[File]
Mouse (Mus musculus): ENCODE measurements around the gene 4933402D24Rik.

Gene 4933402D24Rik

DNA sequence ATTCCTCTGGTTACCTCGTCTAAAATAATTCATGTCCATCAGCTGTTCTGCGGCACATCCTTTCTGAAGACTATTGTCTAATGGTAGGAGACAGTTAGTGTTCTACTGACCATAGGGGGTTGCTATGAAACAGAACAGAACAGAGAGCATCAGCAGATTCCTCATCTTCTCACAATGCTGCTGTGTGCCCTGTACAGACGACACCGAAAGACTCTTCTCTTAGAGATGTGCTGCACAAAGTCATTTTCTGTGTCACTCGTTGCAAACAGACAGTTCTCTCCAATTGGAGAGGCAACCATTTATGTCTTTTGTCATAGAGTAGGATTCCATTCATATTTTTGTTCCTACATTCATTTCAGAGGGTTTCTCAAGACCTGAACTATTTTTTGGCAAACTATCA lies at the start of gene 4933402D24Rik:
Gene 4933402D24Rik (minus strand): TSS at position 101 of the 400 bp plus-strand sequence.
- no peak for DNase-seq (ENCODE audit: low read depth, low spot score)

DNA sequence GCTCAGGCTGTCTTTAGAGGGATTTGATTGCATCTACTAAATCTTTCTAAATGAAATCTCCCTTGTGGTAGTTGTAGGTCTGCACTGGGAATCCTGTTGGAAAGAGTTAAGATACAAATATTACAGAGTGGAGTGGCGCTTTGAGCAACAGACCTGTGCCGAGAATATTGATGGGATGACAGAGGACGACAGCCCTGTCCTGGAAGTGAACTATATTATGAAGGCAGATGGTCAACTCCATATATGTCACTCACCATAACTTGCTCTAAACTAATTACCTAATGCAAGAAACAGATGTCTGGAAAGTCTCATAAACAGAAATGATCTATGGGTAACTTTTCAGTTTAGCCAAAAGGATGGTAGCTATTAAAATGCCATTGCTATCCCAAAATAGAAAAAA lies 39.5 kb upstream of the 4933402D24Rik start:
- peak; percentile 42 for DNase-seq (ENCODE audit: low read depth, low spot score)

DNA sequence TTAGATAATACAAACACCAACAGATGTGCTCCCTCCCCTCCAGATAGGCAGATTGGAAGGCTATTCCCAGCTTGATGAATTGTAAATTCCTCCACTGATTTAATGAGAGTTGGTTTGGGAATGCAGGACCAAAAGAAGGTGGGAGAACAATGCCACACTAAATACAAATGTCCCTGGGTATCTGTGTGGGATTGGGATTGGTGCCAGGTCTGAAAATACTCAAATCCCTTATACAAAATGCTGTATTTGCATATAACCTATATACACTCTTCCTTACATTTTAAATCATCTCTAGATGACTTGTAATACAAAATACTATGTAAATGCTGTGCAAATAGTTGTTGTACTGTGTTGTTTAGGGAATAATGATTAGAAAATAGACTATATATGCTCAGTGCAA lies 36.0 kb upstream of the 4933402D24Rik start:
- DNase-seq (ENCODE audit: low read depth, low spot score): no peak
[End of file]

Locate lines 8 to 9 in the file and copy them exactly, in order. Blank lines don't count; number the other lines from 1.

DNA sequence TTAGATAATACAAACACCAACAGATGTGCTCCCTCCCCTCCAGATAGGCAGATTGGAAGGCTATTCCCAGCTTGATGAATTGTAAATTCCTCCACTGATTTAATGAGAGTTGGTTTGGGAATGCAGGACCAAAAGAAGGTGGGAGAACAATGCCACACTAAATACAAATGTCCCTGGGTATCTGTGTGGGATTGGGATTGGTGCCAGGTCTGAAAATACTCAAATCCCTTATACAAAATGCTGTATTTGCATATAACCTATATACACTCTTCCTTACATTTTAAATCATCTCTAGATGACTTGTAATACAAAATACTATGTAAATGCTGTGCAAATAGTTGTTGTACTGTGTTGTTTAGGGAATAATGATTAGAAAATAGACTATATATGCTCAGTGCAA lies 36.0 kb upstream of the 4933402D24Rik start:
- DNase-seq (ENCODE audit: low read depth, low spot score): no peak